Discrete geometry is the study of discrete arrangements of geometric objects like circles, cubes, lines, rectangles, spheres and triangles. Although these shapes are typically in Euclidean spaces, the study sometimes includes non-Euclidean spaces as well. It includes the theory of polytopes and tilings and the theory of packing and covering (Bezdek, 2010). Before the advent of the computer, discrete geometry was called combinatorial geometry.
Like many types of geometry, problems are usually visual and applied. Solutions in discrete geometry use a wide variety of methods, including:
- Combinatorial methods, concerned with problems of selection, arrangement and operation. Counting and tilings are especially important in discrete geometry. Tilings are a way to decompose a space into lots of smaller pieces.
- Algebraic Coding theory: Transmission of information over less than optimal communication channels. Cryptography is closely related, except that instead of a noisy channel you’re trying to “beat an opponent” (Bierbrauer, 2016).
- Calculus of variations: a generalized calculus which uses small changes in functions, called variations.
- Differential geometry: The application of the calculus of derivatives and integrals as well as linear and multilinear algebra to study geometric problems.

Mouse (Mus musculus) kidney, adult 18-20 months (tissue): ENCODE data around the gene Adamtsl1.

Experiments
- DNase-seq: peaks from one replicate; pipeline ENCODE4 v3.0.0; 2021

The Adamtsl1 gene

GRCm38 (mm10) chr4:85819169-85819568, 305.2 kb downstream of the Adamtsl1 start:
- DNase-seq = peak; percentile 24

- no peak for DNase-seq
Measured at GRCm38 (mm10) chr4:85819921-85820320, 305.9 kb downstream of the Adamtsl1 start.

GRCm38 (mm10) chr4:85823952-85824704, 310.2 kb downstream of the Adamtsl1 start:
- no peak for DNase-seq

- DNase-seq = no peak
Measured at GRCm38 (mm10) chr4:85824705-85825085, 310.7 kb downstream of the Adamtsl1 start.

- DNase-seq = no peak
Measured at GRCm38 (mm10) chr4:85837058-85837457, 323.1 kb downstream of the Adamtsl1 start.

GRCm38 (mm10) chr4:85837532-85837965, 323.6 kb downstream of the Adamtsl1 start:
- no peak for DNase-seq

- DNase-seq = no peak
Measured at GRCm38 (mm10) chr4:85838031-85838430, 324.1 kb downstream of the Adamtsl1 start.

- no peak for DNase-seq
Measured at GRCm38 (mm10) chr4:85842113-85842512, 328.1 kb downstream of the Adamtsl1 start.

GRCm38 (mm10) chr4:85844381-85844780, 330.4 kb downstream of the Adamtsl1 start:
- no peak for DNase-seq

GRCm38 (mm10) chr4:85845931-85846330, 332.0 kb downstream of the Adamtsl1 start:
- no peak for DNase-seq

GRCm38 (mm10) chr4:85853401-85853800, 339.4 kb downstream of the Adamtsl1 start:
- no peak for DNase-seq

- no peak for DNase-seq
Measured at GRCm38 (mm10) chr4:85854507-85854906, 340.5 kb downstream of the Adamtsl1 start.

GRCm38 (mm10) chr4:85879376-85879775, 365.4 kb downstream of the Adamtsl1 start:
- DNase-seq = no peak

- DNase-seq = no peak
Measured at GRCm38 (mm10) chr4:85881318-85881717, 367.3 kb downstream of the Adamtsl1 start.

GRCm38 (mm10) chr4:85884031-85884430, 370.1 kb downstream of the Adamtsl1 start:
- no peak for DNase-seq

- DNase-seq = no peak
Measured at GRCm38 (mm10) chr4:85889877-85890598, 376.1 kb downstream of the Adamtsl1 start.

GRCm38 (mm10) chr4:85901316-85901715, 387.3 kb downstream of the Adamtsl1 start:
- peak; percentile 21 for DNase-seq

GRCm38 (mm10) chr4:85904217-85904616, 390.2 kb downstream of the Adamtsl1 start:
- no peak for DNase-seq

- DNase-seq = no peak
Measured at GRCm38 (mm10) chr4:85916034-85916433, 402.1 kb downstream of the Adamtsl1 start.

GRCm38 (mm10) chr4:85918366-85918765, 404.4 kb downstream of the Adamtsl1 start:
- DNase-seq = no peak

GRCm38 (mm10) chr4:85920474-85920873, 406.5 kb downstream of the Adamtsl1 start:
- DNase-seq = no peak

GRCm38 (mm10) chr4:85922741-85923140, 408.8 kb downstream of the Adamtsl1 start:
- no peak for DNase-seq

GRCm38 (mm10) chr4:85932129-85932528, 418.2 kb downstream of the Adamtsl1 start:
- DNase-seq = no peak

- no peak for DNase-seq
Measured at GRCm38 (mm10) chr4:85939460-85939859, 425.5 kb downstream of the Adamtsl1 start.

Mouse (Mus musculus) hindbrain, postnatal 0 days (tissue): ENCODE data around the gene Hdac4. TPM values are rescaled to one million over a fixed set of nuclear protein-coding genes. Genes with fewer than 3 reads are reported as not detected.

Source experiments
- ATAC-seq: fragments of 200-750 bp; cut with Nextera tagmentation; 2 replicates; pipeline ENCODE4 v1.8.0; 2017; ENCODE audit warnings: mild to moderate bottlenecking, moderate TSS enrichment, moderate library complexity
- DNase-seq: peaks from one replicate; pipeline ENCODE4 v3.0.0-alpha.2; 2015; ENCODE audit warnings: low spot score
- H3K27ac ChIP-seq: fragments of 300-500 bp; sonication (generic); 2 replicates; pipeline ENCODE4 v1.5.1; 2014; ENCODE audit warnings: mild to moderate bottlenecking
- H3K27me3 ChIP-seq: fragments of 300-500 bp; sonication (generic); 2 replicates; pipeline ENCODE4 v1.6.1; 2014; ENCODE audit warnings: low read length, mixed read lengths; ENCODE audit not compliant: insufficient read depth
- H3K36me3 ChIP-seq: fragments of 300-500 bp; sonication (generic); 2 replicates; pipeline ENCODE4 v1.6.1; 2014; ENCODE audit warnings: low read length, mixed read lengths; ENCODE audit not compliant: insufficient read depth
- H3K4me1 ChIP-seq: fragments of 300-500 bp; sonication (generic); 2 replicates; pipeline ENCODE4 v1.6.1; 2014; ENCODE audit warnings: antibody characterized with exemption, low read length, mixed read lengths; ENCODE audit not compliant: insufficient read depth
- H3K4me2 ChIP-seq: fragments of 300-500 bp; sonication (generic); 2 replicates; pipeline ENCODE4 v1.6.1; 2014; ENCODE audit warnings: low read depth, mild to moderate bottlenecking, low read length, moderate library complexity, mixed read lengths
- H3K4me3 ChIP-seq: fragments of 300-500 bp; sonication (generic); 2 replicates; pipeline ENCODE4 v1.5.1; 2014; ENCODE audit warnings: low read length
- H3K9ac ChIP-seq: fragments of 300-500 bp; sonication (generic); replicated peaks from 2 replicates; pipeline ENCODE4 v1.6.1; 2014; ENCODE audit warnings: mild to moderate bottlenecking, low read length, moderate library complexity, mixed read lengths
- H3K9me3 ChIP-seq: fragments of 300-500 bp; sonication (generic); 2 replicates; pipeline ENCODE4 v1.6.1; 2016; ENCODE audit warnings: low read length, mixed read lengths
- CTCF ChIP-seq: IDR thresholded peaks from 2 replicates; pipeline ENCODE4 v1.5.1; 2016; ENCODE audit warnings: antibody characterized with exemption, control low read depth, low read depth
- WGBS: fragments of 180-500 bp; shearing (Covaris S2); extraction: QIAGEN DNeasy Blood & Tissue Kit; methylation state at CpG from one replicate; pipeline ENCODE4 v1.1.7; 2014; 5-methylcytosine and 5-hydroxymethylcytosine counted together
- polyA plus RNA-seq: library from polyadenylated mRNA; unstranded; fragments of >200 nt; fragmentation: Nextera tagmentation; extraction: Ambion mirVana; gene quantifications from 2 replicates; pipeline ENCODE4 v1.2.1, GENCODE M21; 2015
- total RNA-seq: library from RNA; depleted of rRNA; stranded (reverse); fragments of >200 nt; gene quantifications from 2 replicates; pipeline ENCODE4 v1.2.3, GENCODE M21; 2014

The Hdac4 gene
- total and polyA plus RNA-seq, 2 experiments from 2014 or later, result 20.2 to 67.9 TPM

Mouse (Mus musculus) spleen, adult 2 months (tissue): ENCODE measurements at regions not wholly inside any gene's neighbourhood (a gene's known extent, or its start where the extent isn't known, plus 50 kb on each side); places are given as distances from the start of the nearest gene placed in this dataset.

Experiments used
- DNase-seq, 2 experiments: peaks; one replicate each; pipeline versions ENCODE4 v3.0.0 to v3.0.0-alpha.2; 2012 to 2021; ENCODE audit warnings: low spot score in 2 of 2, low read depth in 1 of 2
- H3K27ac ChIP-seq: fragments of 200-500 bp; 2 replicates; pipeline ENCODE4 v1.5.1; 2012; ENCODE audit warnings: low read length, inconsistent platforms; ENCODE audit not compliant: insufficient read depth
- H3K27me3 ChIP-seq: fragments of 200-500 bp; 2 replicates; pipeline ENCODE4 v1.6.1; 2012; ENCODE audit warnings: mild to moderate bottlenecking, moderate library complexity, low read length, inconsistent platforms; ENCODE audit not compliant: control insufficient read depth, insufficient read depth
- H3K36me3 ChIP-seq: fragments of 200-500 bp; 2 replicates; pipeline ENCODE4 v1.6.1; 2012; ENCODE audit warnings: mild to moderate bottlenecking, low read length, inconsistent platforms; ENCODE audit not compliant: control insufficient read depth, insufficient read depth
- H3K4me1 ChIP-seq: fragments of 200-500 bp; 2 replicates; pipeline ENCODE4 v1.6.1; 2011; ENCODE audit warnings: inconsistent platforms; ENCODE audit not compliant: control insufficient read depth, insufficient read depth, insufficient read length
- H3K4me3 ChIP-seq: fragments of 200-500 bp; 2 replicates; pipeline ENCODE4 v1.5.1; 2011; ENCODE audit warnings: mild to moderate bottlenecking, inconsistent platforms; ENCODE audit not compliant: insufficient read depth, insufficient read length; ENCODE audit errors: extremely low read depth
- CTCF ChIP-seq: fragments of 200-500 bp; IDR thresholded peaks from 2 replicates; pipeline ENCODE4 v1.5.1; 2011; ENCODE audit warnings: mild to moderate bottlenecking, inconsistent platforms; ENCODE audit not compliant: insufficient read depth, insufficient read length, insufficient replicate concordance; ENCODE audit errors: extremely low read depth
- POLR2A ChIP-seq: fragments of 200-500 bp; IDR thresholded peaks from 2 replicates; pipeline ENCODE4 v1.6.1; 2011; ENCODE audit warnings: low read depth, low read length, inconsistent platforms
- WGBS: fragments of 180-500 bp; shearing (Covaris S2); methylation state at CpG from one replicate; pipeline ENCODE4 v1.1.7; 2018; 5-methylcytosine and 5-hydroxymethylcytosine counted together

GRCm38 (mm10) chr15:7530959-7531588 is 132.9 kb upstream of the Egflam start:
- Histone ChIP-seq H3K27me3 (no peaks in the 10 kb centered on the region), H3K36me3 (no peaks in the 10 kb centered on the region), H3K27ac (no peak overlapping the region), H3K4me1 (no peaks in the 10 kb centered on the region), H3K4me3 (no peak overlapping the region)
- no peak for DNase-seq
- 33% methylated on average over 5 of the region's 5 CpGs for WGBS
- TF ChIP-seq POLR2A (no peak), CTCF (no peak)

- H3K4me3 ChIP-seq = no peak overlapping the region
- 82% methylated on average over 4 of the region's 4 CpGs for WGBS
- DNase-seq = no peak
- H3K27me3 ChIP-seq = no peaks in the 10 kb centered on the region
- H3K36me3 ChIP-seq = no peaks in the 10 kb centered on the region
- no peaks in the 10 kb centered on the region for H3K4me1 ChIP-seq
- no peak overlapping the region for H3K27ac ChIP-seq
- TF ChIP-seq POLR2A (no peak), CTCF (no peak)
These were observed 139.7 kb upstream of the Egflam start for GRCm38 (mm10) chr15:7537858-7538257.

- Geometric analysis: uses tools from differential equations (especially elliptic partial differential equations).
- Group theory: studies algebraic structures called groups.
- Number theory: the study of integers and integer-valued functions.
- Topology: The study of geometric properties and spatial relations unaffected by continuous deformations, like bending, crumpling, stretching, and twisting (but not gluing or tearing).
Example Problem in Discrete Geometry
A well known problem is how to calculate the area of an irregular polygon. The solution is found with Pick’s theorem on grid or lattice planes; A lattice is a grid of points with integer coordinates. Pick’s theorem tells us to count the points on the boundary and the interior of the shape. The formula is:
Area = i + (b/2) – 1,
- i = number of points in the interior,
- b = number of points on the boundary.
For example, the area of the following polygon is A = 7 + (8/2) – 1 = 10.
Bezdek, K. (2010). Classical Topics in Discrete Geometry. Springer New York.
Bierbrauer, J. (2016). Introduction to Coding Theory. CRC Press.